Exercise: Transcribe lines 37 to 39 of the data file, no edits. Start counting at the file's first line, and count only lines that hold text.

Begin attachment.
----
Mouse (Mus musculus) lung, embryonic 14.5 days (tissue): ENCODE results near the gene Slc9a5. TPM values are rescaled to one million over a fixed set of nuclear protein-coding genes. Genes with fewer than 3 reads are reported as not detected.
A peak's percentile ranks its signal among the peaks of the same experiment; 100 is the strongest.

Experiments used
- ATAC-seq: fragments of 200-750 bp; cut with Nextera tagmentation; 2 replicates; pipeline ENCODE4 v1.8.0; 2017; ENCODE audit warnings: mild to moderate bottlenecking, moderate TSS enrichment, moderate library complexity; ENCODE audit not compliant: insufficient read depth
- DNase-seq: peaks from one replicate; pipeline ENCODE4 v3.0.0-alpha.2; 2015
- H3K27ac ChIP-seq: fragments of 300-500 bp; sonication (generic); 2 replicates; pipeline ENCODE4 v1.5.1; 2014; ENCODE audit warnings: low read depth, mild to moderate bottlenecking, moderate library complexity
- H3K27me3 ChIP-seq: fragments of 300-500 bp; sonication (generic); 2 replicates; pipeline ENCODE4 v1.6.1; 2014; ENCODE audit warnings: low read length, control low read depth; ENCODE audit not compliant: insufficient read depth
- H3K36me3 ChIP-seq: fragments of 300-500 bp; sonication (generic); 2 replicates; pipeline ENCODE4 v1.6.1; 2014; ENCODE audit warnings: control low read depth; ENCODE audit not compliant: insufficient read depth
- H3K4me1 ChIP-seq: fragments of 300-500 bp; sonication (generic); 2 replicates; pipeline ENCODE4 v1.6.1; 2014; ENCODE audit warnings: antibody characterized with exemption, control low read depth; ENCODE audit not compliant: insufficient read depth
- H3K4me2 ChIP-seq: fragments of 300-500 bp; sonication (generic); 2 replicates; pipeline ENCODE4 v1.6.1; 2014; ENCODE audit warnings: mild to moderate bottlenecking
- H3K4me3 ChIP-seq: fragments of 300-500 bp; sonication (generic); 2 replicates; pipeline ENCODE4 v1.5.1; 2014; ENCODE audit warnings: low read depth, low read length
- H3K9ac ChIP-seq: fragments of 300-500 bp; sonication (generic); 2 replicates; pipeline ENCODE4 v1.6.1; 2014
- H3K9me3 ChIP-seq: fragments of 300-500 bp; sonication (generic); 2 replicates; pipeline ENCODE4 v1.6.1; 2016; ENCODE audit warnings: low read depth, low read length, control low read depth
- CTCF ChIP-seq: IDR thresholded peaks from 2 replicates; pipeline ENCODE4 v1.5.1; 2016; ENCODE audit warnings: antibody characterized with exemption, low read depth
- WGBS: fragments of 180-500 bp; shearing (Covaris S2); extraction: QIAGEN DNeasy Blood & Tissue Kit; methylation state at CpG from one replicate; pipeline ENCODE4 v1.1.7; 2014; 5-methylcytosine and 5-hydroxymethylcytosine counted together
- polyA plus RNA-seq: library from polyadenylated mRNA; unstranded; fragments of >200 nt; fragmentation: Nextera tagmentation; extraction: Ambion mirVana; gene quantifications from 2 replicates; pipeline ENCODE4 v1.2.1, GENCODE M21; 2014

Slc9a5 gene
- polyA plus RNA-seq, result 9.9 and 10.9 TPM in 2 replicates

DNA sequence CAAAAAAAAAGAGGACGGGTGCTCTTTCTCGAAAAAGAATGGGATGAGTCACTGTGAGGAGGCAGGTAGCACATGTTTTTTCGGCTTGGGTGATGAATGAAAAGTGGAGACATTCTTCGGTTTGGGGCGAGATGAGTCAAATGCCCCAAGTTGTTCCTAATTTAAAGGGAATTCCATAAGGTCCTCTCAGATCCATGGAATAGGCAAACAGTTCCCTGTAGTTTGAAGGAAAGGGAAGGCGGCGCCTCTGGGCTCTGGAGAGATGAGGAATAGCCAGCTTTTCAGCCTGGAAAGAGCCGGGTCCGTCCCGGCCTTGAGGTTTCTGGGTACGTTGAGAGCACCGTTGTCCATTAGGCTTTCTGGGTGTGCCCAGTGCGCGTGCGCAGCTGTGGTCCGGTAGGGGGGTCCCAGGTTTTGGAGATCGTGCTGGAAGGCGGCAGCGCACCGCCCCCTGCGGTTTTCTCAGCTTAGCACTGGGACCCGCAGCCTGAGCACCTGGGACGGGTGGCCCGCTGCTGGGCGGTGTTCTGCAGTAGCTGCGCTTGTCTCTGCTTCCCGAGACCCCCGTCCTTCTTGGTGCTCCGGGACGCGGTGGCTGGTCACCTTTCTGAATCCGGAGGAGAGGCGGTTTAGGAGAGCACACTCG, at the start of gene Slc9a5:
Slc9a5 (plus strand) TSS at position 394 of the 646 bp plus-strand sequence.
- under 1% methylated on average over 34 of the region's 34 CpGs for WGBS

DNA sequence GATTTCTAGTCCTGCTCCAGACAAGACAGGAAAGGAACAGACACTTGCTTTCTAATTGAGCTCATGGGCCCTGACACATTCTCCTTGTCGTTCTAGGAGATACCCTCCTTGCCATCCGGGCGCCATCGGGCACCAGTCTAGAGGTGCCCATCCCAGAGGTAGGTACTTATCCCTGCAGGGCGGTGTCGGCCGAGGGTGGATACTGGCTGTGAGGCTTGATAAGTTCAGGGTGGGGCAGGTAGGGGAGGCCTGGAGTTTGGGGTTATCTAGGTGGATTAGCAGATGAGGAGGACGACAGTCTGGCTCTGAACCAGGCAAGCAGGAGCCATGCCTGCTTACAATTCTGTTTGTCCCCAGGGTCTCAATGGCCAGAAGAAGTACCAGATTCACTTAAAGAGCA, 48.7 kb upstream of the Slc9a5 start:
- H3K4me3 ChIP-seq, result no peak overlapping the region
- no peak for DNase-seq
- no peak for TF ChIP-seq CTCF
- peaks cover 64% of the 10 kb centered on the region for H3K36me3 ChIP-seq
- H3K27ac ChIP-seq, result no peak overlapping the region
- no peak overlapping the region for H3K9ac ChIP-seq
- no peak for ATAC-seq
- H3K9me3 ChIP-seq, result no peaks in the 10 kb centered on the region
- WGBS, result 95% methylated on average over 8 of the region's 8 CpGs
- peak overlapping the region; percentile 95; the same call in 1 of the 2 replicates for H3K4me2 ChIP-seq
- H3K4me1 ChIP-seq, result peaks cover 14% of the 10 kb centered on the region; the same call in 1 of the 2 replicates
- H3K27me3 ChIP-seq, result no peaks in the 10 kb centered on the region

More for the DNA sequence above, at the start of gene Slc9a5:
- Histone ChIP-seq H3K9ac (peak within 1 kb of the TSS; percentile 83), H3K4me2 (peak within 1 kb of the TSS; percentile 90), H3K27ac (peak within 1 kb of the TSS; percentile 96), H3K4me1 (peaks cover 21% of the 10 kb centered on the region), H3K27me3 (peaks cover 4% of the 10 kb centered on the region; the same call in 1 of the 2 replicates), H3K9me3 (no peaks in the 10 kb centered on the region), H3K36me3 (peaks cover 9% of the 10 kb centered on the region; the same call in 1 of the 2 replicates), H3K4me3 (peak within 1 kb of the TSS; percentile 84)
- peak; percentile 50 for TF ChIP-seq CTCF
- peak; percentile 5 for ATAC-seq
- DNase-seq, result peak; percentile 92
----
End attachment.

- peak; percentile 50 for TF ChIP-seq CTCF
- peak; percentile 5 for ATAC-seq
- DNase-seq, result peak; percentile 92